Almost all the UNIX and Linux distributions include Apache, PHP, and MySQL; however, you should check the versions of these programs. It would be good to have MySQL 4.1 or newer, and it’s very important to have at least PHP 5. The code in this book will not work with older versions of PHP.
To install Apache on your Unix-based server, follow these simple steps:
First, download the latest Apache Unix Source code for your system from
http://httpd.apache.org/download.cgiand decompress it with a command such as:
tar -zxvf httpd-2.0.55.tar.gz
To compile and install the Apache Web Server on your system, go to the folder containing the sources and execute the following commands, while logged in as root:
./configure --prefix=/usr/local/apache2 --enable-so --enable-ssl --with-ssl --enable-auth-digest make make install
The official website of MySQL is http://www.mysql.com. At the time of this writing the latest stable version is MySQL 5.0, and you can download it from http://dev.mysql.com/downloads/mysql/5.0.html. However, it’s good to know that we made our SQL queries compliant with the SQL 92 standard, so you should be able to reuse them with other database systems with minimum of translation effort. Chapter 2 of the MySQL 5 manual covers installation procedures for all supported platforms, and you can read it here: http://dev.mysql.com/doc/refman/5.0/en/installing.html.
If your Linux distribution supports RPMs, you’ll need to download the RPMs for Server, Client programs, and Libraries and header files. Install MySQL as explained in the manual at http://dev.mysql.com/doc/refman/5.0/en/linux-rpm.html. If your platform doesn’t support RPMs, install MySQL as explained at http://dev.mysql.com/doc/refman/5.0/en/installing-binary.html.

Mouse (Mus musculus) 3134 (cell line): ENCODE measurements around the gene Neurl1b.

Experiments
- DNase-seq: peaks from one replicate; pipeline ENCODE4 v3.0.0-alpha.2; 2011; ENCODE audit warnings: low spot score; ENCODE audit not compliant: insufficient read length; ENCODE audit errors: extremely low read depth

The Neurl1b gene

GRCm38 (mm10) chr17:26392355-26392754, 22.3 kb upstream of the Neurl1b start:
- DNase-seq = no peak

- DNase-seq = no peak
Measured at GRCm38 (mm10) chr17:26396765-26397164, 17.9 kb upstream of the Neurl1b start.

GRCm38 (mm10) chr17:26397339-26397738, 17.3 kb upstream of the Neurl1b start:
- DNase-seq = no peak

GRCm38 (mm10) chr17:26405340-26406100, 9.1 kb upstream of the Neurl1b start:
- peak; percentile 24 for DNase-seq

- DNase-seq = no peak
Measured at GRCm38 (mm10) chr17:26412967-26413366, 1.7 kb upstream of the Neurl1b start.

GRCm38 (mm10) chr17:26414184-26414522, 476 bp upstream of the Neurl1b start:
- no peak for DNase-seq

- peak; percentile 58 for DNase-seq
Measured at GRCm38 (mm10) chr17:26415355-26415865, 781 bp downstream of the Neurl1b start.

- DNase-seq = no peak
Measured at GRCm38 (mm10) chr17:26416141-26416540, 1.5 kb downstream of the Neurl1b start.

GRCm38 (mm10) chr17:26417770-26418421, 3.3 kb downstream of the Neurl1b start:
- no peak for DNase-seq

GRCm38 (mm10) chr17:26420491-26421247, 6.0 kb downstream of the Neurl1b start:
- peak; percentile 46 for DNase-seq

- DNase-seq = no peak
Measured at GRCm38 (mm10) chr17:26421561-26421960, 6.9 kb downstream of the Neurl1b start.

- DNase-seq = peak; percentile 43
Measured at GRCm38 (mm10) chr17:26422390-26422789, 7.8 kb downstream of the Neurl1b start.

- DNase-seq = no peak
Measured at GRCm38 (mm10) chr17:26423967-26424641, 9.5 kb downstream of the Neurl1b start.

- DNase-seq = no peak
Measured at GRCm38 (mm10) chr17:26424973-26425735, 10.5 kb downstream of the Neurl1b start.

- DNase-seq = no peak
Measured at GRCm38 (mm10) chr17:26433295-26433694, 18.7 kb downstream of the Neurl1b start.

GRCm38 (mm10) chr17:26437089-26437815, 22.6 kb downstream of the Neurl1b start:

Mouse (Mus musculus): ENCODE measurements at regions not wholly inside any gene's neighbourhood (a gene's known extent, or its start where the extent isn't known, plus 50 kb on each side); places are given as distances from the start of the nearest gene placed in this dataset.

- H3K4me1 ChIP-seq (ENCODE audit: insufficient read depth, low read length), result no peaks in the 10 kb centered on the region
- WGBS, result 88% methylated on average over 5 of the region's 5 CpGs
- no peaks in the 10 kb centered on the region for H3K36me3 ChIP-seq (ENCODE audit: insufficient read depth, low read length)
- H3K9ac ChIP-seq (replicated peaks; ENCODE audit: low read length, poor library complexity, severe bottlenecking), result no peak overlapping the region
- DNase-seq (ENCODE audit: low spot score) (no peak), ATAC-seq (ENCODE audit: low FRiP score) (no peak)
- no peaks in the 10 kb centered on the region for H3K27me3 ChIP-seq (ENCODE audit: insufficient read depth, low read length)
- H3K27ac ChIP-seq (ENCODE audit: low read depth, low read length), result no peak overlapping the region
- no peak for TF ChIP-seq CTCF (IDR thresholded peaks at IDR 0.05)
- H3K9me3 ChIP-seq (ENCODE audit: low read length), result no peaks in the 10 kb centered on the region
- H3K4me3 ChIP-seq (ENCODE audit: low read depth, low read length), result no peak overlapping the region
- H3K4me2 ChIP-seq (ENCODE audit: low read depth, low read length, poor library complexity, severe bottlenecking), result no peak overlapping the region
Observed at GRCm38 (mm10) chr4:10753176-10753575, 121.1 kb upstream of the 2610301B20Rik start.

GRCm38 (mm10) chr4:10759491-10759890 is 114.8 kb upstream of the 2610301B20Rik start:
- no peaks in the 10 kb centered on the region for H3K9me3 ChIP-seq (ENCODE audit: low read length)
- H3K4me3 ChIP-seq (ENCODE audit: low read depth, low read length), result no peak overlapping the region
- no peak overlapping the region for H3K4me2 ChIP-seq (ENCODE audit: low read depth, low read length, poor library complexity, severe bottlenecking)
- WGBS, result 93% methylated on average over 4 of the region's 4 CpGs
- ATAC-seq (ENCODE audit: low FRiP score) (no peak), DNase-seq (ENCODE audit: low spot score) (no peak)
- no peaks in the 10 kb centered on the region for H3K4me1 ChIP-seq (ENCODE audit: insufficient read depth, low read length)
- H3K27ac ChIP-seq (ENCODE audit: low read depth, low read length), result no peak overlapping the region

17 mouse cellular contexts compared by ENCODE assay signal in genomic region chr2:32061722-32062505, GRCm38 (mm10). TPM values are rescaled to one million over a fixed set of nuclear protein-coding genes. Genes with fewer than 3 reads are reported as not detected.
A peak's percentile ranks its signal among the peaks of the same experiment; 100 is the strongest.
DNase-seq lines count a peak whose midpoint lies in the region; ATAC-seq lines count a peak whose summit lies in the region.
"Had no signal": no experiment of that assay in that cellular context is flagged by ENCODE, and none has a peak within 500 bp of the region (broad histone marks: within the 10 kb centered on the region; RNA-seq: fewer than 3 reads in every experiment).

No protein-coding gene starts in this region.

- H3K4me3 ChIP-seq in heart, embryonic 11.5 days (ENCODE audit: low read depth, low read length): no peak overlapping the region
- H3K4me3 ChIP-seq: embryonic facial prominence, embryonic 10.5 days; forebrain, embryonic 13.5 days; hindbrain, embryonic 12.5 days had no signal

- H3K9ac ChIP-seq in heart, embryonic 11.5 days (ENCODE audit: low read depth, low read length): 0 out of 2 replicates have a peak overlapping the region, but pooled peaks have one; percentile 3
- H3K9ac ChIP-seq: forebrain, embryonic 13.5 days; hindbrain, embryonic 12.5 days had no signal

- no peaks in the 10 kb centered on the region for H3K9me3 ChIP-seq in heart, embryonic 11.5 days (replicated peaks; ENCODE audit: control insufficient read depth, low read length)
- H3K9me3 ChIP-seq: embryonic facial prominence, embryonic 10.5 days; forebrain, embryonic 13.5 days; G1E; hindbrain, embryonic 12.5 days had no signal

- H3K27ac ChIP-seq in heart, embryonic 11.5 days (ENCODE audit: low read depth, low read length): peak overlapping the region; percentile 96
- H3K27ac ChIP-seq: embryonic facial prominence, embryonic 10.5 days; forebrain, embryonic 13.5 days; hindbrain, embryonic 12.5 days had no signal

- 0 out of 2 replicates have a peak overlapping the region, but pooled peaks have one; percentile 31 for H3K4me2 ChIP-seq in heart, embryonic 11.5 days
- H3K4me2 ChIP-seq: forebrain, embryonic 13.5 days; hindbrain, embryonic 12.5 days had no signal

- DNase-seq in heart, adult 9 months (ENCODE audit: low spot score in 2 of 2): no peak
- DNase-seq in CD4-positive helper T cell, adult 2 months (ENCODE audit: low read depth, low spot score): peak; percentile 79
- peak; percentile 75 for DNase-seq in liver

After installing MySQL, you should change the MySQL administrator’s password (the
root@localhost user), which is blank by default. Read more about MySQL passwords at http://dev.mysql.com/doc/mysql/en/Passwords.html. One way to change root’s password is to execute:
mysqladmin -u root password ‘your_new_password.’
Alternatively, you can access MySQL through a console program or by using a database administration tool such as phpMyAdmin, and execute this command:
SET PASSWORD FOR root@localhost=PASSWORD(‘your_new_password’);
You can now test your MySQL server by executing the following command in your console:
#mysql -u root -p
Every time you want to get a new PHP library working on Linux, you need to recompile the PHP module. That’s why it’s recommended to make a good compilation, with all the needed libraries, from the start.
http://www.php.net/downloads.phpand get the complete source code archive of PHP 5.x and extract the contents into a directory. At the time of writing, the latest PHP version was 5.1.2.
Go to the folder where you extracted the PHP source and execute the following commands:
./configure --with-config-file-path=/etc --with-mysql=/usr/include/mysql --with-apxs2=/usr/local/apache2/bin/apxs --with-zlib --with-gd --with-xsl make make install
If you are compiling PHP for XAMPP, you need to use the following
./configure --with-config-file-path=/opt/lampp/etc --with-mysql=/opt/lampp --with-apxs2=/opt/lampp/bin/apxs --with-zlib --with-gd
make install, you need to copy the newly created
/etc/php.iniby executing the following command:
cp php.ini-recommended /etc/php.ini.
Open the Apache configuration file (
httpd.conf), find the
DirectoryIndexentry, and make sure you have
index.phpat the end of the line:
DirectoryIndex index.html index.html.var index.php
Restart your Apache Web Server using the following command:
Create a folder called
htdocsfolder (by default
To make sure your PHP installation works, create a file named
ajaxfolder you’ve just created, with the following contents in it:
<?php phpinfo(); ?>
Finally, point your web browser to
http://localhost/test.php, to ensure PHP was correctly installed under Apache (you should get a page similar to Figure A.3).